Fixing and old iBook Keyboard and more

Repairing and upgrading an older 12-inch Apple iBook G4 laptop.

A great friend of mine had a 12-inch iBook laptop from 2005 - with a broken keyboard.  She asked me to help her shop for a new Mac to replace her old tried-but-true laptop.

Whenever anyone asks me for computer advice, I ask them what they want to do with a new computer.

She told me that she used her computer for basic email and surfing the web - she said the old iBook was great for many years, but that now, with a broken (and dirty and gross) keyboard, it was time to move on.

After thinking about it for 15 minutes with her, we concluded that the best approach was to fix her old laptop.  A little upgrade is a LOT easier than going out and buying a new machine, and then migrating 6 years of data and apps.  Also, the price is a lot less than a new machine.

We went on-line and bought two things:

The replacement iBook keyboard (bottom) and 1 GB upgrade (top, in envelope)

The components arrived in a few days.  Here was the basic procedure:

  1. backed up everything
  2. shut down and unplugged the iBook
  3. removed the battery
  4. popped off the keyboard (sliding two levers in the corner is all it takes!)
  5. popped in the new RAM, which is situated under the keyboard
  6. Unplugged the old keyboard, plugged the new one in and snapped it in place
  7. Reinstalled the battery.  Done!

In all, it took less than 10 minutes to upgrade the iBook.

My friend ended up with an incrementally faster computer at a very low cost and with very low stress.  She did not end up with a new, fast-as-lightning computer or a hole in her pocket.

I loved this upgrade because the cost, effort, and result couldn't be beat:
  • A very clean looking laptop with a working keyboard
  • A faster laptop, thanks to the additional memory
  • Her same programs and files, in same location - NO confusion!
And I had:
  • An easy 15 minute upgrade
  • No stress helping her buy a new computer
  • No heavy lifting moving the data to a new computer
  • No additional "support" calls

In short, these old iBooks are still useful little computers.  And with a little effort, you can keep them ticking for several more years to come.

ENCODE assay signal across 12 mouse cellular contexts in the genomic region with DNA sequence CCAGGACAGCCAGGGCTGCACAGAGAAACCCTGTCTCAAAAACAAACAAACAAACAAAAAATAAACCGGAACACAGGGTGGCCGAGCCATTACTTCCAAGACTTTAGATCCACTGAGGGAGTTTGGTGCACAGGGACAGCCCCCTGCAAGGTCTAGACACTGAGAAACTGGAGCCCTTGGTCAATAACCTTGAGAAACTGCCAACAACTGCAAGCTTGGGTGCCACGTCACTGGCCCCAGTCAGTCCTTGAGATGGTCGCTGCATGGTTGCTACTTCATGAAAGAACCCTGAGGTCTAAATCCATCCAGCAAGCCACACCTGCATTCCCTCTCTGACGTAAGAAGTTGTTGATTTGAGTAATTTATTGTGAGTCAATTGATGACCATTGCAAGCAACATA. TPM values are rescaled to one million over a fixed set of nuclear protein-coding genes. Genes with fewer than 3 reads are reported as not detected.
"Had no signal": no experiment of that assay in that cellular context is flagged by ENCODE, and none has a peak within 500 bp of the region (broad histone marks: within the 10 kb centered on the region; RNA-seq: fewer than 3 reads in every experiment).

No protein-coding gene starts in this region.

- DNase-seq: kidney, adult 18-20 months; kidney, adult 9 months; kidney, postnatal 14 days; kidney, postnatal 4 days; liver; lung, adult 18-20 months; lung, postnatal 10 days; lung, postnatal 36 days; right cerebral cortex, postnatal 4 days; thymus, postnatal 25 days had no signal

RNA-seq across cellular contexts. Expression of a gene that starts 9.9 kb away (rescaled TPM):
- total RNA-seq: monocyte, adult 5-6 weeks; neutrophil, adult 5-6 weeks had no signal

The Repaired and Upgraded iBook: Looking great, running great!


Connecting your MIDI keyboard to your Mac

MIDI and the Mac.  It's easy, fun, and shockingly inexpensive!

I enjoy fooling around with musical instruments, and so when Garageband originally came out several years ago, I was very excited to start using it with my cheap little Casio keyboard.

Initially it seemed expensive and complicated to get the right parts together to connect the Mac to my keyboard via MIDI. I didn't want to spend a ton of money in professional-class electronics. I wanted to fool around.

Happily, I discovered that it's inexpensive and easy.  If you know where to look, a Mac-compliant MIDI adapter can be purchased for under $10! That's right, for less than $10 I connected my Mac to my MIDI keyboard and by MIDI drum kit.

I bought an MIDI-to-USB interface, in particular, one like this really inexpensive USB MIDI Cable available through Amazon. The adapter is a simple device that has a MIDI "in"/"out" connectors on one end, and a USB connector on the other.  The adapter doesn't require a power adapter - it's just a magic converter that translates MIDI into USB.

The beauty of this interface is that it required no special drivers for my Mac at all. My Mac, running Mavericks (and Lion before that) automatically detected it. Awesome.

I connected the MIDI-in connector on the cable to the MIDI-out port on my keyboard. And then I plugged the USB plug into my Mac. Hookup was that simple.

MIDI "out" cable goes to MIDI "in" port, and vice-versa

From there, I fired up the Garage Band application and turned on the keyboard. In Garageband, I created a new "Piano Project".

I started by creating a new "Piano" project

Once the new project appeared within Garageband, notes on my keyboard were coming out of my Mac's speakers. If this doesn't work, you may want to double check your volume and make sure that the "in" and "out" MIDI cables are plugged into the "out" and "in" on your keyboard.

From there, I was able to double-click on the Piano icon within the "tracks" view in order to change the instrument of my key presses to something else, like a sax. Do so reveals the Software Instrument selector.

Double-clicking on the piano icon sets you change the instrument

The Software Instrument list is fun and amusing

Since we play musical instruments in the house quite often, I decided to connect the Mac to an amplifier. I used a basic 3.5mm jack plugged into the headphone port of the Mac. I connected this to a small guitar amp.

Connecting a small guitar amp to the Mac

It's a good idea to turn down the volume on the amp before plugging or unplugging your Mac from it.

Next Steps

My next step is to experiment more deeply with GarageBand and some of the add-on instrument packs. Some add-on packs for GarageBand include:
That's my initial attempt to get started with MIDI on the Mac. It works great, but there is a lot more to try! Have fun!

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